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Author's profile photo Robin Meyerhoff

How Brazil’s River People Can Save the Amazon

Co-authored by Robin Meyerhoff and Renata Pompeu-Pividal

Brazilian Foundation helps build sustainable communities to watch over the forest. SAP data visualization solutions help improve programs management.

The Amazon jungle is distinguished by superlatives. Spanning 6.7 million kilometers, the Amazon contains the largest, most diverse forest on earth and is home to more than one third of all known living species in the world. Unfortunately, the superlatives also apply to the impact of deforestation. Close to 20 percent of the Amazon has disappeared in the past 50 years resulting from aggressive cattle ranching, logging and mining.

As has been well documented, rain forests play a critical role mitigating global warming by capturing and storing carbon dioxide, produced by fossil fuels, into oxygen. Today, it is estimated that 20 percent of the world’s oxygen is produced by the Amazon forest alone. Yet, a recent study showed that nearly 60 percent of all Amazon tree species risk extinction.

Ribeirinhos, The Guardians of the Amazon

But saving the Amazon is not just about protecting trees. The Ribeirinhos, or “river people” in Portuguese, inhabit the rural areas of the Amazon. Activists concerned with conserving the Amazon believe this community has an instrumental role to play in guarding the forest.

“When you don’t have any alternative, you do whatever you need to take care of your family. In the past, this meant cutting trees downs, so we could provide a better life for our kids,” says Roberto Brito, a former lumberjack that lives in a community located by the basin of the Negro River.

Now there are alternatives. Roberto and other community leaders work with Amazonas Sustainable Foundation (FAS), a non-profit dedicated to preserving the forest by supporting the communities that live there. To do so, the Foundation fosters an environmentally friendly path to economic development, bolstering industries like eco-tourism, craftsmanship, sustainable wood management and nut extraction.

In addition to creating economic opportunities for the Ribeirinhos, FAS develops educational programs that teach the community about the importance of maintaining the forest and how they can protect it. For example, workshops teach the Ribeirinhos how to alert authorities if they see unauthorized logging or razing for cattle pastures.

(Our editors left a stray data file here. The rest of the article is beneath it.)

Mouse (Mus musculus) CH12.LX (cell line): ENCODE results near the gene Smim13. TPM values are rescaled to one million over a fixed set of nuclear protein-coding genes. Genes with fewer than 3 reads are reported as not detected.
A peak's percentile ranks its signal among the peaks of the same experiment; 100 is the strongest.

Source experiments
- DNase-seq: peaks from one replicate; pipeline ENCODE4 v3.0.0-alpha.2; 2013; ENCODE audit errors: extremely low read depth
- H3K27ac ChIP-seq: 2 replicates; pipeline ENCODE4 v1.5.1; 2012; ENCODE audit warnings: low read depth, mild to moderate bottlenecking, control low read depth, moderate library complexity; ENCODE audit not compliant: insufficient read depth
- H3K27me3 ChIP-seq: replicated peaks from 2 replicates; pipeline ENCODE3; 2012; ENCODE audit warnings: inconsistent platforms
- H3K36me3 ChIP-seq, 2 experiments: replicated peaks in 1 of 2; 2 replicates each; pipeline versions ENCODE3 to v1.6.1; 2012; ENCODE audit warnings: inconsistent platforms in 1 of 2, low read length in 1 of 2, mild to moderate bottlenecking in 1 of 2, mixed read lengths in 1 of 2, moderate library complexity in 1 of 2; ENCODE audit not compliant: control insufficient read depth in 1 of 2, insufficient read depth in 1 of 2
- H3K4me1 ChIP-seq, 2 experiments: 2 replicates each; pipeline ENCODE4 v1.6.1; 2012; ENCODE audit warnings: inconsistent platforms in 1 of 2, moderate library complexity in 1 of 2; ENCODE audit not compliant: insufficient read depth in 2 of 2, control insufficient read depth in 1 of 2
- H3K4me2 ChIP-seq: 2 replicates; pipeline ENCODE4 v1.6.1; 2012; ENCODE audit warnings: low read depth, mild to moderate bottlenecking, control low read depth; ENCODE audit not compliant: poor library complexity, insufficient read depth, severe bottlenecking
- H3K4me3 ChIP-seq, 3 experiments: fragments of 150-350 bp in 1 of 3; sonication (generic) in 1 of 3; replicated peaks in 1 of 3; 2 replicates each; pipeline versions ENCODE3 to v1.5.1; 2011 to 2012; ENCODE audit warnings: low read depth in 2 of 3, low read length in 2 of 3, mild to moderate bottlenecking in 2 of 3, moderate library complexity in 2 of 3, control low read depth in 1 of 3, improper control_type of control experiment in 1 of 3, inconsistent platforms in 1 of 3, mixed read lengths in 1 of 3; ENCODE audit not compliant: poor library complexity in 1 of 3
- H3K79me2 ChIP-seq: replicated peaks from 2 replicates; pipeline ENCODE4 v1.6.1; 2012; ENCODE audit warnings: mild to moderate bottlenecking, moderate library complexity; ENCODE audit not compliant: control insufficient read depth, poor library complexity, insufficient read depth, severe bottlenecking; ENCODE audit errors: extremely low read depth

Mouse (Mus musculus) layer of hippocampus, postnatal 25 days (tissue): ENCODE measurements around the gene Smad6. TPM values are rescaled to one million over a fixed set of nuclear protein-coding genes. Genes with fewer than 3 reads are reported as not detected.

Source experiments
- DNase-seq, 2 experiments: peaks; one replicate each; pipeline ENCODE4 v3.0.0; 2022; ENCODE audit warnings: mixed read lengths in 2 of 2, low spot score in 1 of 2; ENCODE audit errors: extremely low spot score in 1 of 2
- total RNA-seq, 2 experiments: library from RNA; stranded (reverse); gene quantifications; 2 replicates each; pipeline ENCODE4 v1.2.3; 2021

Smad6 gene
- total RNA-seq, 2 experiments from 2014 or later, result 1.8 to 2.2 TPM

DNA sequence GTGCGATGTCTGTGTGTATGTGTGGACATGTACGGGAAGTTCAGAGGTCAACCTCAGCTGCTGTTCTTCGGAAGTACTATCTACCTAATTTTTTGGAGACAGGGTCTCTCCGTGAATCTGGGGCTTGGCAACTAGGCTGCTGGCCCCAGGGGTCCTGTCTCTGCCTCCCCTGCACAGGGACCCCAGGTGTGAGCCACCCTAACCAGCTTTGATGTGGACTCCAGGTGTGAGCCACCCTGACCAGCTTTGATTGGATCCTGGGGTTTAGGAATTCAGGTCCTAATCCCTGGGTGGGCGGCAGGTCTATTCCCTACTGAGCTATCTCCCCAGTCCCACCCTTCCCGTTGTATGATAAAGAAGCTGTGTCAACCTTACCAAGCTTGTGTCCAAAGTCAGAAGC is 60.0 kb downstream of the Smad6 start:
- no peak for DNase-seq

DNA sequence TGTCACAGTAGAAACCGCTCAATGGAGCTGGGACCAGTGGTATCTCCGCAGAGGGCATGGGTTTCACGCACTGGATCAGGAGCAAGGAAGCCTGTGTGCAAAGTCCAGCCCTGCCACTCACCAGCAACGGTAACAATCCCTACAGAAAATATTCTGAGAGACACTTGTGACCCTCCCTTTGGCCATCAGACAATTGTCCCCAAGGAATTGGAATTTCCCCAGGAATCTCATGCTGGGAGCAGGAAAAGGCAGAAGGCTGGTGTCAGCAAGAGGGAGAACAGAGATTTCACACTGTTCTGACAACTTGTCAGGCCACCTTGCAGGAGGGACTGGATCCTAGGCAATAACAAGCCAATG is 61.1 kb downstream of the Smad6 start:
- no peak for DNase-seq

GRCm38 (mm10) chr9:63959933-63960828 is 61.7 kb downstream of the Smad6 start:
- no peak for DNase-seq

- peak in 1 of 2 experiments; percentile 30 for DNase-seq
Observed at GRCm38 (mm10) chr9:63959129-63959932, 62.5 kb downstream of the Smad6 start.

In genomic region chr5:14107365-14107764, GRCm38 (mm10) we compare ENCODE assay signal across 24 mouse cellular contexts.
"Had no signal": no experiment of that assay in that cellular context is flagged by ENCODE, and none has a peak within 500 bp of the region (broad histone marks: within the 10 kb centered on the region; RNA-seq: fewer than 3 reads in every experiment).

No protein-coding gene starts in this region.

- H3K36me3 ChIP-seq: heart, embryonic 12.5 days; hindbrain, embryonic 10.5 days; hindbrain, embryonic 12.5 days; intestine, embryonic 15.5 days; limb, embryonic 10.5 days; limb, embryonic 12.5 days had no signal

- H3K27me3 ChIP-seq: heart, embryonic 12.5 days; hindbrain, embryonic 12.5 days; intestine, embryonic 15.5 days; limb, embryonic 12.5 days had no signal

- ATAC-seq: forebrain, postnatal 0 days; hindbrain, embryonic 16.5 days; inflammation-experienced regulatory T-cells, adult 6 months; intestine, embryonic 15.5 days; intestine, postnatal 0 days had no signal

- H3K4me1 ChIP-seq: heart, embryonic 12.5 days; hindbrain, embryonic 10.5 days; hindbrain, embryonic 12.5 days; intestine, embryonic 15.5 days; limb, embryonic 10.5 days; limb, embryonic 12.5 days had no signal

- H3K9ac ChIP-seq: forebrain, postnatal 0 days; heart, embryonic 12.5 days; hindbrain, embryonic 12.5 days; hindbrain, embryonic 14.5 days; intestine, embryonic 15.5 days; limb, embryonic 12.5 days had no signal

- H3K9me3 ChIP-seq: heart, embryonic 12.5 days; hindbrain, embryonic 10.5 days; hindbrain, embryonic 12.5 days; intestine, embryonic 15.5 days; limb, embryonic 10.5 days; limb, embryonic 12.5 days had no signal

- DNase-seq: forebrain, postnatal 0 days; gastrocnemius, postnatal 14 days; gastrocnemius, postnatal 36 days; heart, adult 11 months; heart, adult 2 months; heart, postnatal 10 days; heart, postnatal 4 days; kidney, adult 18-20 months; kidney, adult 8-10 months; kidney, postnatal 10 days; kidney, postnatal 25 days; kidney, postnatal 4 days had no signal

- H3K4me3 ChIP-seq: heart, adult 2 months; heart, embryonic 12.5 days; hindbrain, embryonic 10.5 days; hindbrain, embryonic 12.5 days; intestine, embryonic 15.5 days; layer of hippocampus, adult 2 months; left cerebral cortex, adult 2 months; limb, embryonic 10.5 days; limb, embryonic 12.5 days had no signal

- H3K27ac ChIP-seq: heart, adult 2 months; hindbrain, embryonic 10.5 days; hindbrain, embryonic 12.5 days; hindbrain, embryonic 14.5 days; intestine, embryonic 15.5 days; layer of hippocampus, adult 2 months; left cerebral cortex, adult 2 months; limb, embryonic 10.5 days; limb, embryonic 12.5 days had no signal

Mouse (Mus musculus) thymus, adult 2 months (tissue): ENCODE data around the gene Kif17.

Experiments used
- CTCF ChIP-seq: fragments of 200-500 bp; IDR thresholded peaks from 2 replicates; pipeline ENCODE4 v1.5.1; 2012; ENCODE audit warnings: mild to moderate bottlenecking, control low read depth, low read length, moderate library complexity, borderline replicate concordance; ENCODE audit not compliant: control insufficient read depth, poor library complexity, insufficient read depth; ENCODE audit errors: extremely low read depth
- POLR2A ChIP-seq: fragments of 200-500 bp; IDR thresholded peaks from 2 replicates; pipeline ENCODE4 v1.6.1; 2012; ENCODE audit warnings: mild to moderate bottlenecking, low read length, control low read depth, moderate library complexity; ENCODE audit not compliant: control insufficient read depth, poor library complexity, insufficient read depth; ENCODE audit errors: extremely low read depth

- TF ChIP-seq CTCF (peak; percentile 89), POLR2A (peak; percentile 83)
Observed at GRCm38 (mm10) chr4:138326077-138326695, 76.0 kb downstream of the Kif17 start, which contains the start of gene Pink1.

Data visualization shows path forward

But FAS has its challenges. “One common challenge faced by non-profits is increasing efficiency in a scenario of limited resources,” explains Virgilio Viana, Chairman of FAS. “We want to build a better world, and we need to make sure we are making the best of what we have.”

SAP provides technology to FAS that helps them to gain better oversight into their resources, so they can be more effective in their conservation efforts. The first phase of the partnership involved the donation of SAP Lumira, software that consolidates data from multiple sources and provides a visual representation of the information so it is easy to understand.

Previously, FAS tracked its educational workshops on paper and Excel spreadsheets. The organization used this information to see which villages had been visited, and determine where it needed to focus its efforts. Lumira brings together this data into an interactive dashboard. Now Virgilio and others at FAS can easily understand how effective educational outreach has been and pinpoint where they need to do more work.

“Anyone can use SAP Lumira, it is a really intuitive tool. With virtually no training, technology is helping us identify where we need to focus resources and where they will be most effective,” said Virgilio.

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